The year we are about to depart has been a frustrating one for the New Zealand medicinal cannabis community.
A cluster of companies established to produce and distrubute legal cannabis products ran up against a regulatory scheme that sometimes seemed unworkable and informal growers and green fairies struggled to see a place for themselves after the narrow failure of last year's cannabis legalisation referendum. Patients faced products disappearing from the shelves or seized at the border. A strengthened sense of common cause was probably the best thing to come out of the year.
Happily, a series of recent developments – most of them just this month – means it looks like 2022 will be a better story.
A week before Christmas, Rua Bioscience got the first New Zealand-produced medicinal cannabis product, a 100mg/ml CBD oil, past the extremely onerous "minimum quality standards" administered by Medsafe – nearly two years after the Medicinal Cannabis Scheme came into effect.
Three weeks before that, NUBU Pharmaceuticals cracked another barrier in the regs – the unrealistically low microbial count required for dried flower products – by gaining approval to import and distribute an Australian whole cannabis product to be used as a tea.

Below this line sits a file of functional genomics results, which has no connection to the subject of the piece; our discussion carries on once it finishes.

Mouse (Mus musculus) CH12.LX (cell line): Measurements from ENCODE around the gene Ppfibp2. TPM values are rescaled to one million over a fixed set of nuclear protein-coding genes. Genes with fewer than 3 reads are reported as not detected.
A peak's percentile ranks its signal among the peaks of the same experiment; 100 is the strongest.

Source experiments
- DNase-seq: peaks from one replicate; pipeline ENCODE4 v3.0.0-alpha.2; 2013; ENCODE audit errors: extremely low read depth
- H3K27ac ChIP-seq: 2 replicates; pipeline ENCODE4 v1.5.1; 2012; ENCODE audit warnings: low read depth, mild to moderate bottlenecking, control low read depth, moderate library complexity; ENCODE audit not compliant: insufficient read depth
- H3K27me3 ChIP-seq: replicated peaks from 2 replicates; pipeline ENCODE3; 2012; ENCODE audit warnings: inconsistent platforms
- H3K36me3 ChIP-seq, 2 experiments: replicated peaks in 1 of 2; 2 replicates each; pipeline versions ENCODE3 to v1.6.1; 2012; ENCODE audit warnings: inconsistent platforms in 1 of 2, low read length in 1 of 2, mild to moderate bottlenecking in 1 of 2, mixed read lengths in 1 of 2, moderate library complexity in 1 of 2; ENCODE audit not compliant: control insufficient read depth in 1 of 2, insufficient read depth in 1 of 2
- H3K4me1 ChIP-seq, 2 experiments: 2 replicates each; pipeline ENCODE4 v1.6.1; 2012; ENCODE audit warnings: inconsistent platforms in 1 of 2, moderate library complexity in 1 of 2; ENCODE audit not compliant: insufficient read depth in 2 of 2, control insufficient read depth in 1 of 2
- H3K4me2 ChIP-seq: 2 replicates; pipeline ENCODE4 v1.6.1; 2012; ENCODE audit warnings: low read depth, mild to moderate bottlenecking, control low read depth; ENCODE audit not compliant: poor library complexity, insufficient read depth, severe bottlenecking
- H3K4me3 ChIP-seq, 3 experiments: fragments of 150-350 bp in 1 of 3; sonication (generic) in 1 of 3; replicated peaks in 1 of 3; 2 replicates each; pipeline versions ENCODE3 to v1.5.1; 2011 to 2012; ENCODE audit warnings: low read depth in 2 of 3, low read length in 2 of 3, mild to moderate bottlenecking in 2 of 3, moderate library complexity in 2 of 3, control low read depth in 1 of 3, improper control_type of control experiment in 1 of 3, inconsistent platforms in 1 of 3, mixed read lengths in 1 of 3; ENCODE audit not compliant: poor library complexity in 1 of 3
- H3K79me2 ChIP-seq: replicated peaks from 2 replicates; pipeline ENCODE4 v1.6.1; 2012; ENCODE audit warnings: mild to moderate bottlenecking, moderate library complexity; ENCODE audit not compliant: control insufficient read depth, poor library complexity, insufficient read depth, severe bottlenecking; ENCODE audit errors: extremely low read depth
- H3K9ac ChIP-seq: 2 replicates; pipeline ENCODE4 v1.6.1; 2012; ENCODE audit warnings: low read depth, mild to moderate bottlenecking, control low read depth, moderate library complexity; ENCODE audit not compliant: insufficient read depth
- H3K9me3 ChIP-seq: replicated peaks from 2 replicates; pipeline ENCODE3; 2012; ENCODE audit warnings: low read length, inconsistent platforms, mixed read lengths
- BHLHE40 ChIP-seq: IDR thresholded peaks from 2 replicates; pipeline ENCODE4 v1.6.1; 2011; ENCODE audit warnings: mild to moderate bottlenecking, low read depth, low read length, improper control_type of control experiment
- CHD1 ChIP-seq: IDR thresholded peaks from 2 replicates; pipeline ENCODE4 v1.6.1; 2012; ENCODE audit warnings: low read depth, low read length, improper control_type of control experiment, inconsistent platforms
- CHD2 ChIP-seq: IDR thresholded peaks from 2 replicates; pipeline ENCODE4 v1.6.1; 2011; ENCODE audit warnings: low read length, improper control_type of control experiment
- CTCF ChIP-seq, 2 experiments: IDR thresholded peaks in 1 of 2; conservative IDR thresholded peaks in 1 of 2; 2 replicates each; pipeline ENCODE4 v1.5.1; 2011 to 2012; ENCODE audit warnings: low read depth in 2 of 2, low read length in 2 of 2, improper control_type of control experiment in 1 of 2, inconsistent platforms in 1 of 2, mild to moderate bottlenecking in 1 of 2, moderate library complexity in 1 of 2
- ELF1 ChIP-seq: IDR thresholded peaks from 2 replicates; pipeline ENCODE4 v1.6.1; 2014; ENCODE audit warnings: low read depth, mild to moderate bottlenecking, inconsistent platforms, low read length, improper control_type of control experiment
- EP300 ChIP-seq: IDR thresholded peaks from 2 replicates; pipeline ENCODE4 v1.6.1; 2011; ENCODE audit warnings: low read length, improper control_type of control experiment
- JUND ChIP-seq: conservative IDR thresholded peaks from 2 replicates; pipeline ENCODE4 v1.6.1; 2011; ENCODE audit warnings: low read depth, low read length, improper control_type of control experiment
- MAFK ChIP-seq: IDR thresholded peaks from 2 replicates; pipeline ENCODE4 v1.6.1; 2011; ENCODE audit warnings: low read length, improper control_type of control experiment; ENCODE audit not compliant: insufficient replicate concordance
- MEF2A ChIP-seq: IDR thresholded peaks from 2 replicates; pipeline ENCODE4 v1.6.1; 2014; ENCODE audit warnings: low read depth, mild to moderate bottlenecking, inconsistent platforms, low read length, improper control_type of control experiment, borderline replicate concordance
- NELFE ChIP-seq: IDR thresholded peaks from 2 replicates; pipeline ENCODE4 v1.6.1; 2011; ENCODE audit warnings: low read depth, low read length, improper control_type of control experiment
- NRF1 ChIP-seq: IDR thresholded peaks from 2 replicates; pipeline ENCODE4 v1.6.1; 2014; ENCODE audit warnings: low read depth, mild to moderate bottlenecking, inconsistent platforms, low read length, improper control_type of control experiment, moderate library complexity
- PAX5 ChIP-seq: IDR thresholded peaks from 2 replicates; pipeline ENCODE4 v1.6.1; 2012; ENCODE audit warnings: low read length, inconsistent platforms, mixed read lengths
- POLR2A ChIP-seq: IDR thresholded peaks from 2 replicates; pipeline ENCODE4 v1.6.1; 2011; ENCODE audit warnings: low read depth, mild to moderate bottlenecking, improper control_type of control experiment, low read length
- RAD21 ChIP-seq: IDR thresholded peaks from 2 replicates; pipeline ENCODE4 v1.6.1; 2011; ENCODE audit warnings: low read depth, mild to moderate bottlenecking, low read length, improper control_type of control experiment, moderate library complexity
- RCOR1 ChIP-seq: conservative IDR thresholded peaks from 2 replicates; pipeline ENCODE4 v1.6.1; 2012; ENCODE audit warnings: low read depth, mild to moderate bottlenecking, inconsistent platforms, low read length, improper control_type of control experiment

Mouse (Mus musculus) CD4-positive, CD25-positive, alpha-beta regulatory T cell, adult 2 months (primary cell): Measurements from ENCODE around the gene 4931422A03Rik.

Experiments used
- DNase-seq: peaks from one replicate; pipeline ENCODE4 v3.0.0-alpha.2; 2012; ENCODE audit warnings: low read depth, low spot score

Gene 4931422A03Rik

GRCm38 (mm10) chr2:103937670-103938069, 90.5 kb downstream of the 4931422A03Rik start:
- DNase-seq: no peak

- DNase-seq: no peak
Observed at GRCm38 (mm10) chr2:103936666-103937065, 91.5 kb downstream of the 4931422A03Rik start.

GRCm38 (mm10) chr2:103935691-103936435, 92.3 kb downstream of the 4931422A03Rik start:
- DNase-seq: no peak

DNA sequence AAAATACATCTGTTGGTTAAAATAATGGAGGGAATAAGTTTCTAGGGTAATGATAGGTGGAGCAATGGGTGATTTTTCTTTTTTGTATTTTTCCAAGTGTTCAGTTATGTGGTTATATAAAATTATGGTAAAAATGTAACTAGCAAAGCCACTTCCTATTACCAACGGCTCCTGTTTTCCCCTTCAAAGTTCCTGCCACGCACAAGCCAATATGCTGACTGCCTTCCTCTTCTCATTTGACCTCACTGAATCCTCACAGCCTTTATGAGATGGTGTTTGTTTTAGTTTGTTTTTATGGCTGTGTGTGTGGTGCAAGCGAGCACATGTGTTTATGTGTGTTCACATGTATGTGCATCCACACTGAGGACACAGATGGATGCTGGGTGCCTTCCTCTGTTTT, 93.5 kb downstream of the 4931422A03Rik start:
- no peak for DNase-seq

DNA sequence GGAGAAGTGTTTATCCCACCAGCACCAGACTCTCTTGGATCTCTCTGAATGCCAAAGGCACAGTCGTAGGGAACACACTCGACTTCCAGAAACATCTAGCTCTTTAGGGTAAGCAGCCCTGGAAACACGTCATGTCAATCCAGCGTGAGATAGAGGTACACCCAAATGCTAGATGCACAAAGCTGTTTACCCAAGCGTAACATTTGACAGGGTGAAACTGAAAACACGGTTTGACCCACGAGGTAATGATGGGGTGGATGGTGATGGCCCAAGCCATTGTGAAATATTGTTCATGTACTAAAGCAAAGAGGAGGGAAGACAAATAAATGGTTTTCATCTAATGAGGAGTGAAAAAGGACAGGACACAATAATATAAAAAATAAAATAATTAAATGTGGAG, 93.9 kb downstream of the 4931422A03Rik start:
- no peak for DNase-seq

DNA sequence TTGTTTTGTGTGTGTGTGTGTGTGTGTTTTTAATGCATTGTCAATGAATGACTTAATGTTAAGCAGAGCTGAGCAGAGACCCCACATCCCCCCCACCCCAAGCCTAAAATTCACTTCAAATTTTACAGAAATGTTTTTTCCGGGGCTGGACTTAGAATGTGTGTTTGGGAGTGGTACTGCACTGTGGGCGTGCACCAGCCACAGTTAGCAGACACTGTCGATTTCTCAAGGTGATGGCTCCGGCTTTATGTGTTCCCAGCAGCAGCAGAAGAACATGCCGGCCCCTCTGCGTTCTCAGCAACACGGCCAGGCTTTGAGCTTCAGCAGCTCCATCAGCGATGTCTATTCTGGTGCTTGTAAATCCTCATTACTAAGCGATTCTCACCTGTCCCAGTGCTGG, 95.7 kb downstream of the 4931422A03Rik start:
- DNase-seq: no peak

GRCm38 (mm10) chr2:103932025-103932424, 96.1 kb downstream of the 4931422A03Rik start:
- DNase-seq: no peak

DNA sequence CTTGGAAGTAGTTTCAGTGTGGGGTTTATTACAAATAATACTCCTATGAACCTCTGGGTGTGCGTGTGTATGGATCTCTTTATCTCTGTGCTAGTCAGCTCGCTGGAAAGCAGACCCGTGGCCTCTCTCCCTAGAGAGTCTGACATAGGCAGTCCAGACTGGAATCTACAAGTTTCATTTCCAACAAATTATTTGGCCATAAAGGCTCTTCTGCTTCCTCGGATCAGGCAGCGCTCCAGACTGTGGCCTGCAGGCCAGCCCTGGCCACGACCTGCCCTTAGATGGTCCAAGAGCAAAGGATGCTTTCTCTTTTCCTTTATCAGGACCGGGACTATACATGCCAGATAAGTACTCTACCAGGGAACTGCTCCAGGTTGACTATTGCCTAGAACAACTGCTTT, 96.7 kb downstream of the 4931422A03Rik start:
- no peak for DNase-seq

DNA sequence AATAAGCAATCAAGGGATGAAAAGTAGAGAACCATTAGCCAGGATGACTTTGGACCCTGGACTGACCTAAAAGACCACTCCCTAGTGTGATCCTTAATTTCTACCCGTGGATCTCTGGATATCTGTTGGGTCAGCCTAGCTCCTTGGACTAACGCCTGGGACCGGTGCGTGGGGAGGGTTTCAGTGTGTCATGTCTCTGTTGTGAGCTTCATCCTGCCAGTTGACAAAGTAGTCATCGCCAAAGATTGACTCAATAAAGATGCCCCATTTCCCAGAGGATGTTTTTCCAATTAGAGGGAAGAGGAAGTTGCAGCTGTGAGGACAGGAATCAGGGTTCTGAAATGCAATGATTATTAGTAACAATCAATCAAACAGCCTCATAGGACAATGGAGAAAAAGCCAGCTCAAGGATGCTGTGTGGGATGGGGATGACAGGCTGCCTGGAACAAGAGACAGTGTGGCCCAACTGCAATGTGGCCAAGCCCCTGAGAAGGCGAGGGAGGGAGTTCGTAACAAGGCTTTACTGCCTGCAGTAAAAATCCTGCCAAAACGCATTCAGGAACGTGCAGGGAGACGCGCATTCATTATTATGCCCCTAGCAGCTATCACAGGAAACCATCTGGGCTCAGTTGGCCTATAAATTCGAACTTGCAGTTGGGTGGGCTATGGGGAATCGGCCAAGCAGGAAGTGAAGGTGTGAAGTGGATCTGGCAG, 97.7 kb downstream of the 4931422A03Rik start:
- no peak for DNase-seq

Notes on preparation of such a tea and a warning that the flower, "does not meet the minimum quality standard for product intended for use by inhalation" have since been added to the page listing products that meet the minimum quality standards. The product, ANTG Eve, grown by Australian Natural Therapeutics Group, meets Australian standards for use with a vapouriser , so patients will presumably make their own decisions there.
ANTG Eve itself is an interesting strain. It's 17% CBD with negligible THC content, but unlike most other high-CBD flower, it's an indica, rather than a sativa, strain (hemp is sativa). The terpenes in indica strains theoretically produce a more calming, sedative effect, especially in the absence of THC, and patient reviews here (free registration required) suggest success with anxiety, inflammation and chronic pain. It may turn out to be most useful for child epilepsy patients – if you recall the battle that Katy Thomas had this year to import a British CBD oil that seemed to work best for her epileptic son, that was an indica product.